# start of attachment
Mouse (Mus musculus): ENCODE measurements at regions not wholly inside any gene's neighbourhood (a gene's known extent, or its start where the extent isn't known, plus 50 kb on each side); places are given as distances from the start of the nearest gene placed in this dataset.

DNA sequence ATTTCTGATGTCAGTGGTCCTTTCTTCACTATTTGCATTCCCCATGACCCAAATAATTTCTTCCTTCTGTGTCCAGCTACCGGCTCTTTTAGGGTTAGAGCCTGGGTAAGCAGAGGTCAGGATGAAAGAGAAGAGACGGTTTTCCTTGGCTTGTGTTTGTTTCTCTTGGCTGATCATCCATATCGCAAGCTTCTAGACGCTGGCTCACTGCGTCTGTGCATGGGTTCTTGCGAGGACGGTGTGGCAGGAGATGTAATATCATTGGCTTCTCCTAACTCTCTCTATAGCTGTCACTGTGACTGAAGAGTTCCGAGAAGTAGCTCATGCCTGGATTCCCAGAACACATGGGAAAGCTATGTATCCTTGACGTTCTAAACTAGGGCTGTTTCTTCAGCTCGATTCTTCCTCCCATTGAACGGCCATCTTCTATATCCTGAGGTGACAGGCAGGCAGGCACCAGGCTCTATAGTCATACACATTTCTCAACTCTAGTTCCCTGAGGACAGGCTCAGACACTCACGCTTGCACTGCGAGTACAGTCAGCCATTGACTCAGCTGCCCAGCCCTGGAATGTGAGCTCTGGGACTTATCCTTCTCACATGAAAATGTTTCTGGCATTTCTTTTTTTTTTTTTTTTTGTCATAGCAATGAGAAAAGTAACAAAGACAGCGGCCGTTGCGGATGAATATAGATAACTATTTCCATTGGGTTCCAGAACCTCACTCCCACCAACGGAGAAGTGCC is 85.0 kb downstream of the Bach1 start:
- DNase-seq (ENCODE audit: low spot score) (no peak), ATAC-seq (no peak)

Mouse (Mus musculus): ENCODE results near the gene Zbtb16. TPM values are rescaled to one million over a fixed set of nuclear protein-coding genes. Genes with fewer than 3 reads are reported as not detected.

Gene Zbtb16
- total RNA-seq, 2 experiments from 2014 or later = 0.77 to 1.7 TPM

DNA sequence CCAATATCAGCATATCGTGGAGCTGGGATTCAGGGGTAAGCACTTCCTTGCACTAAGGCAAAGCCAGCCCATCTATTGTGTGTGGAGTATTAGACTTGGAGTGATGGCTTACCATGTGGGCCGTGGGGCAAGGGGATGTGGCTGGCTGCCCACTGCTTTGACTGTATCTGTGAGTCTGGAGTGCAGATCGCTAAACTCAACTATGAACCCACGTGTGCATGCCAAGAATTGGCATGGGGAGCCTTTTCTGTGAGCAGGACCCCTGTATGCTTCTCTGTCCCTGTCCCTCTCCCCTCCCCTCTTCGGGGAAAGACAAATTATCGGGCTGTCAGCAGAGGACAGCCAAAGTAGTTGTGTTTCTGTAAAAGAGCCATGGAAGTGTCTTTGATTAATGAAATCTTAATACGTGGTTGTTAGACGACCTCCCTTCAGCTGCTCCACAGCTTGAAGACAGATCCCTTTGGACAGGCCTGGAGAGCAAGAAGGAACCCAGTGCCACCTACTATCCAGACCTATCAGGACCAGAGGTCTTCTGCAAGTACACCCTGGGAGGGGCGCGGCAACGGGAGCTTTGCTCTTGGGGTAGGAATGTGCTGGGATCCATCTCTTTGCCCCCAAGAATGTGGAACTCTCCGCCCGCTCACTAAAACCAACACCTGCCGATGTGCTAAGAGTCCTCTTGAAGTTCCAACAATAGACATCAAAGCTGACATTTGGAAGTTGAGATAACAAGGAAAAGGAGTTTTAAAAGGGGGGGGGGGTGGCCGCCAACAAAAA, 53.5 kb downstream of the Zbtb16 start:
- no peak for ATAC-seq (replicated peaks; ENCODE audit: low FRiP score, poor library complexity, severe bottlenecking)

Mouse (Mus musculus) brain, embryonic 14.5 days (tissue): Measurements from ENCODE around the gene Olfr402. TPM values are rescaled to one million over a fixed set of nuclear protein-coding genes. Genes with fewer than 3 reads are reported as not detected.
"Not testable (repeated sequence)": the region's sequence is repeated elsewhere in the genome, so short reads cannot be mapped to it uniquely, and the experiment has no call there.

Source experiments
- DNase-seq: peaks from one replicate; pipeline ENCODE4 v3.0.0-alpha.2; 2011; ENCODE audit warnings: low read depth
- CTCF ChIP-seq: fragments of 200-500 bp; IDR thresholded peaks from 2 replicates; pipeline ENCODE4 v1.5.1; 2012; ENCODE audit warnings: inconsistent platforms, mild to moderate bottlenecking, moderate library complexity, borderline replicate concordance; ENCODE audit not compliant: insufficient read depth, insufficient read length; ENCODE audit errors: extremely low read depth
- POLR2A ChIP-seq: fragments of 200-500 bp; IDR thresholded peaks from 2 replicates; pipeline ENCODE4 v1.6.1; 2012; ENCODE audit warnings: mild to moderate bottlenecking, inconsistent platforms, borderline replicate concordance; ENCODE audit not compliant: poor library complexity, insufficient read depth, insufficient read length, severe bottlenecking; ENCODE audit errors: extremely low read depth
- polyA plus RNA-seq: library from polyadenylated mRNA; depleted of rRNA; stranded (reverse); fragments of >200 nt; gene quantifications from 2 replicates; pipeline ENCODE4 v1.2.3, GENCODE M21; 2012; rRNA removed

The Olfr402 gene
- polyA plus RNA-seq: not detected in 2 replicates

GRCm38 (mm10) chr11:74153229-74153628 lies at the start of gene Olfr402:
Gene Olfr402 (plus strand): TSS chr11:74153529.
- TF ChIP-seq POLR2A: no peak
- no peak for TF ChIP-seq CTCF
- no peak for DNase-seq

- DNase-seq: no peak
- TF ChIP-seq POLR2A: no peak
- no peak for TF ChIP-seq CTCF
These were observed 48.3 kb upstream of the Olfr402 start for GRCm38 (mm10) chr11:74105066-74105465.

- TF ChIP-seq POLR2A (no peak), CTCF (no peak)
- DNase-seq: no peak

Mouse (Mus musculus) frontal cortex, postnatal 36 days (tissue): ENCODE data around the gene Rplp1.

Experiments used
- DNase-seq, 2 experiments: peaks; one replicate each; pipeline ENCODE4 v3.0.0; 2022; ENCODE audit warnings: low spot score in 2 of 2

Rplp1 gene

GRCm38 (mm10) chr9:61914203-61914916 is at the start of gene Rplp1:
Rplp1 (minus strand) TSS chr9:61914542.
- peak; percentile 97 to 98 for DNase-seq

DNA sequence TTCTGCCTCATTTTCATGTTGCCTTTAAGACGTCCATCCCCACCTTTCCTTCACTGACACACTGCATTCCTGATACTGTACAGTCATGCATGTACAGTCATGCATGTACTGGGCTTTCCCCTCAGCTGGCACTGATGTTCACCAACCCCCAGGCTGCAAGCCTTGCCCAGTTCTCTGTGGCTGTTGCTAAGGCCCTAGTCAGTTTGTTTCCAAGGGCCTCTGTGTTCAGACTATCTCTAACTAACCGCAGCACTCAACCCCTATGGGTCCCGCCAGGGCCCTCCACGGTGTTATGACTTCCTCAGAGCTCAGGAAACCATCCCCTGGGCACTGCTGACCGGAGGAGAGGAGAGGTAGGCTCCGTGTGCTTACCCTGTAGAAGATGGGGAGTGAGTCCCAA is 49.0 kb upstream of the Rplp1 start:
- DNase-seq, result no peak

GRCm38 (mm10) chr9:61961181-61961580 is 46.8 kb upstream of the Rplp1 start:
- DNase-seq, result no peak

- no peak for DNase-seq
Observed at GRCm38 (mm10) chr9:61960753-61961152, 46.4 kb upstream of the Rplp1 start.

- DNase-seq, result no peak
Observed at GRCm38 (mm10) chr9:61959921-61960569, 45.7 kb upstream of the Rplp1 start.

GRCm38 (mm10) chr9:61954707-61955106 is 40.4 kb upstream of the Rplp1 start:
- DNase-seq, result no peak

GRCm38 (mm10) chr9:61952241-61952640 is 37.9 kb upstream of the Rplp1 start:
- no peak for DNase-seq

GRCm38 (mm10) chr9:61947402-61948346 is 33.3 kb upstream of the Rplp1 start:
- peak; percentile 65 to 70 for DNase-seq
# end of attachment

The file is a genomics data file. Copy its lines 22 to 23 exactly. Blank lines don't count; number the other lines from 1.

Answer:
- no peak for DNase-seq

- DNase-seq: no peak